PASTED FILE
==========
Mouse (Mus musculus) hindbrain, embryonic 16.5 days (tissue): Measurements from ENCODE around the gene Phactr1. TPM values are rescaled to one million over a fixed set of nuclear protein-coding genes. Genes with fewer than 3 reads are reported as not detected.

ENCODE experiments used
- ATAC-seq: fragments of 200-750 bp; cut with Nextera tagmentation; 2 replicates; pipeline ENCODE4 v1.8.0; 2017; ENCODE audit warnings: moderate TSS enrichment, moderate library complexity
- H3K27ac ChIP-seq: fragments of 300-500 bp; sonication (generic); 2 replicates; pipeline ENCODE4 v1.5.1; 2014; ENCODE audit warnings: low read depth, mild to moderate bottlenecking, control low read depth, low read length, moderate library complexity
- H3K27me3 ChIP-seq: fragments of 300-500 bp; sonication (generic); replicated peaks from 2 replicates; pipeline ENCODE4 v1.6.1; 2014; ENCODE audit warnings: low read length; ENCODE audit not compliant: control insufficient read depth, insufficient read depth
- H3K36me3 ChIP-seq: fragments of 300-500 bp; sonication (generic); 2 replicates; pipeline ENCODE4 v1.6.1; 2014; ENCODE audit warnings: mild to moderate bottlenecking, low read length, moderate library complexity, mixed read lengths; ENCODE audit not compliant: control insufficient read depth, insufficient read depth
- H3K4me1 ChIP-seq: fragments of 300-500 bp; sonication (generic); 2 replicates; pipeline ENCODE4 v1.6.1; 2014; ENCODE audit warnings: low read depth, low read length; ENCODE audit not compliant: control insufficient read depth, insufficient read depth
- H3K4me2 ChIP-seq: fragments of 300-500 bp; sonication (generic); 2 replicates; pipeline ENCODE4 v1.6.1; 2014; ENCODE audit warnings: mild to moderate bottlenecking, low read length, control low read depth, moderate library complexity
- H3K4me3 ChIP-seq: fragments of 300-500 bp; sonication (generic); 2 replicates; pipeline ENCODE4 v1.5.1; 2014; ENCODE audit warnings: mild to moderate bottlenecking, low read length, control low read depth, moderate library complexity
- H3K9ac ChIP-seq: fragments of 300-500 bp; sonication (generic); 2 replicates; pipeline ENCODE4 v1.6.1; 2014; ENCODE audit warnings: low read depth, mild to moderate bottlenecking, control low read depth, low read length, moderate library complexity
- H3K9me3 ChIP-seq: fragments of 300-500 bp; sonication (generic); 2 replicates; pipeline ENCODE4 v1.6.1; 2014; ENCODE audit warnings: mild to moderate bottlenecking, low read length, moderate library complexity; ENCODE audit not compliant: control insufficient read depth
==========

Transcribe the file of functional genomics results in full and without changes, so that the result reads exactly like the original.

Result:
Mouse (Mus musculus) hindbrain, embryonic 16.5 days (tissue): Measurements from ENCODE around the gene Phactr1. TPM values are rescaled to one million over a fixed set of nuclear protein-coding genes. Genes with fewer than 3 reads are reported as not detected.

ENCODE experiments used
- ATAC-seq: fragments of 200-750 bp; cut with Nextera tagmentation; 2 replicates; pipeline ENCODE4 v1.8.0; 2017; ENCODE audit warnings: moderate TSS enrichment, moderate library complexity
- H3K27ac ChIP-seq: fragments of 300-500 bp; sonication (generic); 2 replicates; pipeline ENCODE4 v1.5.1; 2014; ENCODE audit warnings: low read depth, mild to moderate bottlenecking, control low read depth, low read length, moderate library complexity
- H3K27me3 ChIP-seq: fragments of 300-500 bp; sonication (generic); replicated peaks from 2 replicates; pipeline ENCODE4 v1.6.1; 2014; ENCODE audit warnings: low read length; ENCODE audit not compliant: control insufficient read depth, insufficient read depth
- H3K36me3 ChIP-seq: fragments of 300-500 bp; sonication (generic); 2 replicates; pipeline ENCODE4 v1.6.1; 2014; ENCODE audit warnings: mild to moderate bottlenecking, low read length, moderate library complexity, mixed read lengths; ENCODE audit not compliant: control insufficient read depth, insufficient read depth
- H3K4me1 ChIP-seq: fragments of 300-500 bp; sonication (generic); 2 replicates; pipeline ENCODE4 v1.6.1; 2014; ENCODE audit warnings: low read depth, low read length; ENCODE audit not compliant: control insufficient read depth, insufficient read depth
- H3K4me2 ChIP-seq: fragments of 300-500 bp; sonication (generic); 2 replicates; pipeline ENCODE4 v1.6.1; 2014; ENCODE audit warnings: mild to moderate bottlenecking, low read length, control low read depth, moderate library complexity
- H3K4me3 ChIP-seq: fragments of 300-500 bp; sonication (generic); 2 replicates; pipeline ENCODE4 v1.5.1; 2014; ENCODE audit warnings: mild to moderate bottlenecking, low read length, control low read depth, moderate library complexity
- H3K9ac ChIP-seq: fragments of 300-500 bp; sonication (generic); 2 replicates; pipeline ENCODE4 v1.6.1; 2014; ENCODE audit warnings: low read depth, mild to moderate bottlenecking, control low read depth, low read length, moderate library complexity
- H3K9me3 ChIP-seq: fragments of 300-500 bp; sonication (generic); 2 replicates; pipeline ENCODE4 v1.6.1; 2014; ENCODE audit warnings: mild to moderate bottlenecking, low read length, moderate library complexity; ENCODE audit not compliant: control insufficient read depth